Measuring procurement savings. Don’t you just love it? How many hours are spent by organisations every year discussing / arguing about what constitutes a saving? Procurement may have one view, finance may have another, the budget holders may hold a different opinion, and the consultants you hired to run a cost reduction programme probably have a completely different number entirely.
I’m not going to get into the debate of whether spending less but at a higher price is a saving (“we managed demand”), or spending more but at a lower price is a saving (“we reduced the cost-per price”), but here are my 10 rules of good practice for savings measurement.
1. Clearly define your savings types and how they are measured.
Key factors here are what’s permissible as a baseline, especially if there isn’t an obvious last-price-paid, how fluctuating markets are catered for, if at all, how first-time or one-time purchases are measured, and how you handle one-off payments like signing bonuses or volume rebates. There’s often no absolute right and wrong, although there is common sense and also good accounting practice.
2. Be completely aligned with Finance.
This really goes without saying, but if Procurement is to have any credibility in the business when it comes to declaring savings numbers, the CFO needs to at least be in agreement that the savings definitions and measurement methodology are sound.
3. Reward innovation.
It makes me sad when I talk to companies who think measuring Purchase Price Variance is everything there is to measuring savings. Procurement has evolved far beyond simple price reduction and is now much more focused on adding wider value to the business. With this in mind, make sure that the kind of value that can be derived from lateral thinking is measured. What if we don’t buy this thing at all because we can do things completely differently, or what if we actually pay more but we get all this great additional service that really helps our efficiency?
4. Look at the total cost.
Following on from rule 3, remember piece price alone is not everything. Make sure delivery, payment terms, supplier management, one-off costs, life-cycle costs etc. (as far as reasonable) are taken into account when calculating savings.
5. Understand your cost of capital.
$10,000 now is not the same as $10,000 in 12 months’ time. Make sure you know the value of a signing bonus compared to a retrospective rebate, and how much lower a price on 15 day payment terms needs to be to provide better value than a price at 90 days. Knowing the value of your cash will also help of course in negotiations.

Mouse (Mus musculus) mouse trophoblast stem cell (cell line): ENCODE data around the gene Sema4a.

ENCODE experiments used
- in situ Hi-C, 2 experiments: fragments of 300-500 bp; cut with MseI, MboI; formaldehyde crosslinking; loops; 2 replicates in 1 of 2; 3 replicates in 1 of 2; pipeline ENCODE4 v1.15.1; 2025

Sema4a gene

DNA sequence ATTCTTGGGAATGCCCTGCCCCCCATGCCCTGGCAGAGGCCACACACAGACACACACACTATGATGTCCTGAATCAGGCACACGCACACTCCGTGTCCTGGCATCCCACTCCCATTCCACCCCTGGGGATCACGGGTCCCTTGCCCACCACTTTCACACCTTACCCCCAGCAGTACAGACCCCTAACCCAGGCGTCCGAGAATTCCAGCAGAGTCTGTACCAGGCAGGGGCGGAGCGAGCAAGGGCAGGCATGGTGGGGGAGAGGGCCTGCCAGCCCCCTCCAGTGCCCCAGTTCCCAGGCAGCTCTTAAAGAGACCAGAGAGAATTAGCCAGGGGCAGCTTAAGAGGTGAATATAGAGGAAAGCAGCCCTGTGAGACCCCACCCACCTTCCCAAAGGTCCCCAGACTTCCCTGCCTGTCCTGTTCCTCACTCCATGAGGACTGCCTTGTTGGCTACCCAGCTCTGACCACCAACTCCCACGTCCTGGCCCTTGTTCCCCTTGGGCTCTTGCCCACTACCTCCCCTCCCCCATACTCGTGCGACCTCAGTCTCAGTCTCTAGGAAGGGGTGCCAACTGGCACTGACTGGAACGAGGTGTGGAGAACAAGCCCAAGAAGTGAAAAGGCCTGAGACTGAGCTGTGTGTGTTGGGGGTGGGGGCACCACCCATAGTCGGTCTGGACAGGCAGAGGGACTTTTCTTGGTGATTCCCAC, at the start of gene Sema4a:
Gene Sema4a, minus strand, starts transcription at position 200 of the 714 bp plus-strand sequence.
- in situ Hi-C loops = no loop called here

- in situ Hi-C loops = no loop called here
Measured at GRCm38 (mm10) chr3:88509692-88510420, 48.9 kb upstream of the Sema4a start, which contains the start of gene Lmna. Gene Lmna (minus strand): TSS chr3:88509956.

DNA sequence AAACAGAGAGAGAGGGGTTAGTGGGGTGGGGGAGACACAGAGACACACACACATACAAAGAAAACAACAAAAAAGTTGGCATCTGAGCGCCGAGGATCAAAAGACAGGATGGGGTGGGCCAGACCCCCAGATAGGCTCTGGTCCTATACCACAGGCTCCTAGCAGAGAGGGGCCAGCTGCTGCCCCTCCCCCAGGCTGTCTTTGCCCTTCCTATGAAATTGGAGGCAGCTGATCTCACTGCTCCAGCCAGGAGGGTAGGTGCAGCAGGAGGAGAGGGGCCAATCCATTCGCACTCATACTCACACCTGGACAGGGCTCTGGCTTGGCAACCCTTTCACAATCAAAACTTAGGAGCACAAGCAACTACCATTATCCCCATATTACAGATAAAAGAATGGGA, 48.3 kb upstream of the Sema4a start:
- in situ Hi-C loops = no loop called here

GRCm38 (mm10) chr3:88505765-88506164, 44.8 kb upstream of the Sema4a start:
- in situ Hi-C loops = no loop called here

6. Don’t stop tracking savings at point of contract. Measure what actually happened.
It’s a well-documented fact that up to 40% of savings go missing somewhere between the point of contract and the savings actually materializing. Some form of post-contract monitoring, real-time or retrospective adjustment is key to ensuring a decent level of accuracy.
7. Be accurate, but don’t seek perfection.
As a balance to rule 6, don’t be tempted to take things too far. It can be easy to want to take savings accuracy to the nth degree. This might be possible in some instances, depending on technology and particularly on direct materials, but in many cases it’s simply not realistic to be 100% accurate across the board. Make a judgement call on effort vs return. With a robust process and the right tools, the high 90%s should be easily achievable.
8. Don’t forget the increases.
We all love declaring our cost reductions, but how many of us like to admit our increases? It’s a fact of life that these sometimes happen and we can’t completely avoid them no matter how careful we are. If we forget to include these and measure them we only see a distorted picture.
9. Have a clear governance process.
Ensure that savings are approved. The level and type of approval may vary depending on spend, criticality etc., but it’s important that the savings rationale and calculation method are ratified and agreed, to help standardisation and provide credibility.
10. Remember it’s a means to an end.
The final rule is to keep the big picture in mind. Savings in isolation don’t mean a whole lot, in fact they could be bad for the business if reduced spend in certain areas is stifling productivity. It’s what those savings bring the business in terms of value that’s important, whether it’s profit or the ability to spend more to fund growth. It’s important to keep this in focus.